• Having one trust is less time-consuming for the trustee who won’t need to keep detailed records on multiple trusts. However, it may require them to make difficult choices resulting in an unequal distribution of assets to each child and deal with any discord that may cause.

A Pot Trust typically ends when the youngest child reaches the age of majority (18 or 21, depending on the state) and is split evenly among them.

  • You could opt for the trust to be continued until the youngest child reaches a certain specified age, up to 25 years old.
  • This may be difficult for much older siblings who may have to wait a long time to get their share of your assets, but assures that the youngest child gets their share.

It is less expensive to set-up and manage a single pot trust than having multiple individual trusts when you have more than one child.

Discretionary Trust

A discretionary trust may be necessary when you are concerned about how a beneficiary will use their trust assets. The trust is basically a detailed plan for how the inheritance is used. To protect the assets from the beneficiary, the trust will have a designated trustee other than the beneficiary. Rules for discretionary trusts vary by state, so it is important to consult a professional.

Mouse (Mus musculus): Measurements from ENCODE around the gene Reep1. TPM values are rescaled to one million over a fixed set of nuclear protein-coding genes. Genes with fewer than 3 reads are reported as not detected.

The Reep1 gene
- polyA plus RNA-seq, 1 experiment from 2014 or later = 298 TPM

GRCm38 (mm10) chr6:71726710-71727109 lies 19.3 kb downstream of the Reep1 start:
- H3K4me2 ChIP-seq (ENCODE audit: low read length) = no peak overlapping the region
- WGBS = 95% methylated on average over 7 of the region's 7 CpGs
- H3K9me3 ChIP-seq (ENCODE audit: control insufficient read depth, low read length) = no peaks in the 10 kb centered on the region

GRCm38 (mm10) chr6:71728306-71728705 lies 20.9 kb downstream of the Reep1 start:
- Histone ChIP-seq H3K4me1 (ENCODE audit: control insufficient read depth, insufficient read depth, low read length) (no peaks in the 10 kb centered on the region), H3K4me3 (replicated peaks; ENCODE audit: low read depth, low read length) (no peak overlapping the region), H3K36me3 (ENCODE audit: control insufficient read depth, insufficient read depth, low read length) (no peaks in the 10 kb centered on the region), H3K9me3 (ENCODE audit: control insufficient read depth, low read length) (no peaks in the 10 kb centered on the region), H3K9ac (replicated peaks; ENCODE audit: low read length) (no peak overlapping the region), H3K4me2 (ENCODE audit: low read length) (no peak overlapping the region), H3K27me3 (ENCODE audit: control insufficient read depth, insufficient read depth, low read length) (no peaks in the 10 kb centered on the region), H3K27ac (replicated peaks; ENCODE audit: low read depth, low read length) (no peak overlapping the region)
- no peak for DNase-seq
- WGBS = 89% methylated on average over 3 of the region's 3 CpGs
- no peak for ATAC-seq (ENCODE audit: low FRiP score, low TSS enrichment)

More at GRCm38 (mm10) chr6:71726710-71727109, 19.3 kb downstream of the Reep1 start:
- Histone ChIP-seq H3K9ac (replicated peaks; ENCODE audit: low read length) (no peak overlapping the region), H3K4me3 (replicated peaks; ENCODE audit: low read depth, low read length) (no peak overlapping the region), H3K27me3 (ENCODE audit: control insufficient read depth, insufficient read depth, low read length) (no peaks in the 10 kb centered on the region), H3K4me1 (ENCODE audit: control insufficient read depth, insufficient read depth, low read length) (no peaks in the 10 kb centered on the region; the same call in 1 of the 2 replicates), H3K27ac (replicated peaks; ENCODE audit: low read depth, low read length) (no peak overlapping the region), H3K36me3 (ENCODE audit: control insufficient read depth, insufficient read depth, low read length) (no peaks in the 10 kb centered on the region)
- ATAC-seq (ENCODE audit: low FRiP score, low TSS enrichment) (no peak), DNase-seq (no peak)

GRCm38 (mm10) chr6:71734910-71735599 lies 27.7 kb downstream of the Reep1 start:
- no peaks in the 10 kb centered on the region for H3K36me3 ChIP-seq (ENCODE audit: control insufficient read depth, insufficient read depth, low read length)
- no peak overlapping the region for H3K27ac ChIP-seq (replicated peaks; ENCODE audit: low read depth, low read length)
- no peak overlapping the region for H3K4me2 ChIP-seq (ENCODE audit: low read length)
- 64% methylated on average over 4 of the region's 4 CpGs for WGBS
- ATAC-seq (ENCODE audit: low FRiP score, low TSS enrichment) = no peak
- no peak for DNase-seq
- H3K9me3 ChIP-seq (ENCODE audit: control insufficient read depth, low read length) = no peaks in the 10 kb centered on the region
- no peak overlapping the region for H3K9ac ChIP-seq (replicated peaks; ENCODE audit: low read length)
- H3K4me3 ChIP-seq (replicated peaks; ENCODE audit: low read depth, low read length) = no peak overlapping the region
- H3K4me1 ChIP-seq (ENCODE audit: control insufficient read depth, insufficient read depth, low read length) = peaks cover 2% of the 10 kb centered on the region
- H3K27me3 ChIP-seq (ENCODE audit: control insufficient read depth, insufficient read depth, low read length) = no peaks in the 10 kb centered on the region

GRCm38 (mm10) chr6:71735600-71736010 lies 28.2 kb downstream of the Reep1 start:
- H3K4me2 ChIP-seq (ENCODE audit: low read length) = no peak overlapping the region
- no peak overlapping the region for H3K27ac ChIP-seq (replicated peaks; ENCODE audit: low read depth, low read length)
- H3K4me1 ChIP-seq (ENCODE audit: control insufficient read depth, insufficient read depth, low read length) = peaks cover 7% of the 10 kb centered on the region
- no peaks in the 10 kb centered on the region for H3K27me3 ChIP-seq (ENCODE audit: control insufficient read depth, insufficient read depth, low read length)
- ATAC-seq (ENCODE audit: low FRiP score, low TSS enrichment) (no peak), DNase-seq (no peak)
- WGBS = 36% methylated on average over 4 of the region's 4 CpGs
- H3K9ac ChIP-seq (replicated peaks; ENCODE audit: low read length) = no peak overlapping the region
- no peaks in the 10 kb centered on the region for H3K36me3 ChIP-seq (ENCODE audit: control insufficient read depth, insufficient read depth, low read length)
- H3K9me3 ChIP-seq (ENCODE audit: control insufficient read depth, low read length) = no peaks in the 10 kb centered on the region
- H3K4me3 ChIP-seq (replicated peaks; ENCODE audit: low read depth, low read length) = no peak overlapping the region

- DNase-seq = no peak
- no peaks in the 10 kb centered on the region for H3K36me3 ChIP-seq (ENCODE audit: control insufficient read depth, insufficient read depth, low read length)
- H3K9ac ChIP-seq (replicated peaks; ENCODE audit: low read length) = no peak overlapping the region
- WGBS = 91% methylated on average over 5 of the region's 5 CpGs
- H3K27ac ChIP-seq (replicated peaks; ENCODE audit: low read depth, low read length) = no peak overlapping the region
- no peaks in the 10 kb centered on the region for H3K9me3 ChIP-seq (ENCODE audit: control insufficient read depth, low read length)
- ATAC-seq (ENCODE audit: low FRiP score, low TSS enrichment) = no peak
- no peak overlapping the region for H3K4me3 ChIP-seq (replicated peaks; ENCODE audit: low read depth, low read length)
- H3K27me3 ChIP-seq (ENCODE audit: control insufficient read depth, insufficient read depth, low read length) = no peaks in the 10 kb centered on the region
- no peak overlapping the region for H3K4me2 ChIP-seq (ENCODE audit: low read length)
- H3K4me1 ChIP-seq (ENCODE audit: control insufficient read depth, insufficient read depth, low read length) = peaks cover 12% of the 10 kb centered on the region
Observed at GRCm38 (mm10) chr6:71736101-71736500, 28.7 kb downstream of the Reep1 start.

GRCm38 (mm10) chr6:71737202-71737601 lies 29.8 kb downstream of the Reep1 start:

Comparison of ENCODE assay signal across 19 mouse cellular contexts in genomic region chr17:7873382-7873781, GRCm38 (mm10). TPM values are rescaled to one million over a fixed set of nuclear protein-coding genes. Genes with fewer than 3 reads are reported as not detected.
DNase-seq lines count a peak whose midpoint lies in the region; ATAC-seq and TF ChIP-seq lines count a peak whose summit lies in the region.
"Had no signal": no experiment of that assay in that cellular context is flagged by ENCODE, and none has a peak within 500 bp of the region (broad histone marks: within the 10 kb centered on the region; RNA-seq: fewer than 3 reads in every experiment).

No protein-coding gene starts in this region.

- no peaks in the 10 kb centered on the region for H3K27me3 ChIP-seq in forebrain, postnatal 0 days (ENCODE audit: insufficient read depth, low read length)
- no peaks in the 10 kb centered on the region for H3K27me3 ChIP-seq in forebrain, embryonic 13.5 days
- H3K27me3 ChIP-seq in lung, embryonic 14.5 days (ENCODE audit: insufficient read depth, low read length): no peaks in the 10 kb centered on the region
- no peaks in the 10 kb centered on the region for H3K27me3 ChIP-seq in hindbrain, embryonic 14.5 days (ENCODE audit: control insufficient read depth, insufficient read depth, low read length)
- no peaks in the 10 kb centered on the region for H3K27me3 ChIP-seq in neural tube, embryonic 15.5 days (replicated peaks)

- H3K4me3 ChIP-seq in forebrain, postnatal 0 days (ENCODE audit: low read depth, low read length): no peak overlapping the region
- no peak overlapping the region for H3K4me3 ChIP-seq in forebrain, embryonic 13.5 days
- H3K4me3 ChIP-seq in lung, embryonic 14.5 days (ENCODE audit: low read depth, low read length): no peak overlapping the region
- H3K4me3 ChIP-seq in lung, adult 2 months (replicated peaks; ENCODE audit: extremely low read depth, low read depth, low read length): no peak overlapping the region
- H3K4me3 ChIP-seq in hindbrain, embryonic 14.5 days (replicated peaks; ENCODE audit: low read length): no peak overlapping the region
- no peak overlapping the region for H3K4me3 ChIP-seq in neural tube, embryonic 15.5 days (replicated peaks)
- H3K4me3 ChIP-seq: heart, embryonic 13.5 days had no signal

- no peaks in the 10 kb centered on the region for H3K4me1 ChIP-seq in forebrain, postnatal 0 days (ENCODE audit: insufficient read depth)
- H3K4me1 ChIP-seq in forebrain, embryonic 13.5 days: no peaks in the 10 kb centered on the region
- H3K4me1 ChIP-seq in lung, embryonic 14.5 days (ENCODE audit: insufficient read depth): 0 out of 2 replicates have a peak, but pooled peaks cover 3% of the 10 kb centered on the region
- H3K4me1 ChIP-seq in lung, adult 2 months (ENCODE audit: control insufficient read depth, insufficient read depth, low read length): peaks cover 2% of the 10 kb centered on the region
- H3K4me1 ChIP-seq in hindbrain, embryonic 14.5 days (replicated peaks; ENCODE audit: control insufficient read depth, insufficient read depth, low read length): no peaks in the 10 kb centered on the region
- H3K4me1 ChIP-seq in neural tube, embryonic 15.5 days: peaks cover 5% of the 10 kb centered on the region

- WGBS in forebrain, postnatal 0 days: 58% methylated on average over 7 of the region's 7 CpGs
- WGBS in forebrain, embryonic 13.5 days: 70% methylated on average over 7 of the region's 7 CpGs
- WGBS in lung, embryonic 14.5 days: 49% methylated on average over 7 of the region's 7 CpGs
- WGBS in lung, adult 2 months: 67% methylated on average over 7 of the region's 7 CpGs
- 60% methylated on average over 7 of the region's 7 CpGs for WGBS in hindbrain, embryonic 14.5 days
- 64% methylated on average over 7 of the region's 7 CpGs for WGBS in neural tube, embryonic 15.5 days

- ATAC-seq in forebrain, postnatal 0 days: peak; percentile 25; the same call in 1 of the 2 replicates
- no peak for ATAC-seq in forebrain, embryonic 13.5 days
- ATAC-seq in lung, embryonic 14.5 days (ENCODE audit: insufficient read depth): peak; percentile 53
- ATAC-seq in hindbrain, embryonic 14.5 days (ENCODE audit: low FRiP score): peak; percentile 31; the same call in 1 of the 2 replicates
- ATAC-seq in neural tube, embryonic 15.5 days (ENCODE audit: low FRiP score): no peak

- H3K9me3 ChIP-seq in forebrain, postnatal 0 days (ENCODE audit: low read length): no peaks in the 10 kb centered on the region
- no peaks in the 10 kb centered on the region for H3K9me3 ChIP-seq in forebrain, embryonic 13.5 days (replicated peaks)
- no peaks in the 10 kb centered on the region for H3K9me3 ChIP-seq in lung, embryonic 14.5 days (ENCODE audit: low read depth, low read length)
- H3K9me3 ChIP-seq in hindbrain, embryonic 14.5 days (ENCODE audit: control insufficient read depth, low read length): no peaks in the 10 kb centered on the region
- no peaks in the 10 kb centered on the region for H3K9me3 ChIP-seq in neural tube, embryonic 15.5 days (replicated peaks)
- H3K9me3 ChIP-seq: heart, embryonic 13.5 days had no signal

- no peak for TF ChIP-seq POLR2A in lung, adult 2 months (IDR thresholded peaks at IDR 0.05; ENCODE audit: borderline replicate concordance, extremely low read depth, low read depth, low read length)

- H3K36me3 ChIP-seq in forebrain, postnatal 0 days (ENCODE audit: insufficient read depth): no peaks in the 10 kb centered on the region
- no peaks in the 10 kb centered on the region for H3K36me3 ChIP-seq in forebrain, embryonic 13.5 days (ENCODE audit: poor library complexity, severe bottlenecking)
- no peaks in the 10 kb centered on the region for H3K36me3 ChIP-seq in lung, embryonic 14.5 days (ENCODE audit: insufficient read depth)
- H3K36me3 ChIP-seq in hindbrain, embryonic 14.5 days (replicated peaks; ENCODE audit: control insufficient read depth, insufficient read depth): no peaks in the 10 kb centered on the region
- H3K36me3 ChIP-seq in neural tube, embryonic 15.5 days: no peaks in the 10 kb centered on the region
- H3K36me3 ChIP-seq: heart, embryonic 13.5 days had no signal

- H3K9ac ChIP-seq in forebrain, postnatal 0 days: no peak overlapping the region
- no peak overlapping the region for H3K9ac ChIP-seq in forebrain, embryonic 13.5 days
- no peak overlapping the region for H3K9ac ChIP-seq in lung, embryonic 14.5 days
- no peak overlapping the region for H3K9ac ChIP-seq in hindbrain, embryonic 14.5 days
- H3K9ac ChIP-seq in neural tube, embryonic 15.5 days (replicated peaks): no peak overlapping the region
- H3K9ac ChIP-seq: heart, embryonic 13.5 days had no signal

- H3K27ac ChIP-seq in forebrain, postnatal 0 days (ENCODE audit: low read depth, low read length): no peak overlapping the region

You can consider a standard testamentary trust created for minors to be a discretionary trust since minors cannot manage financial interests. In this case, you need the trustee or conservator to use your instructions and their discretion to manage the trust for them and use it to provide for their needs.

A discretionary trust is created using a discretionary deed of trust and usually chosen for a spouse or adult children inheriting a large sum of money.

  • Although discretionary trusts can be created and used while you are still alive, they are most commonly used for assets that go to beneficiaries upon your death
  • These include assets in your will, a living trust, or payable on death accounts, like bank accounts, certificates of deposit (CDs), money markets, or a life insurance settlement, that name the trust as beneficiary.
  • In addition to stipulating when the trust expires and when/how the beneficiary receives the remaining assets, you can specify:
    • How much money the beneficiary can get at one time and the intervals between the gifts; 
    • What the money can be used for, such as education, medical bills, every day expenses, etc.; and
    • The age they can start to receive money.
  • Unlike the standard testamentary trust, there is no age limit on when the funds assets have to be transferred to the beneficiary, so the trust can be a lifetime trust.

This is typically done to protect assets from a beneficiary’s poor money-management skills, extravagant spending habits, gambling or drug habit, personal or professional creditors, lawsuits, divorced spouses, predator’s/scams, etc.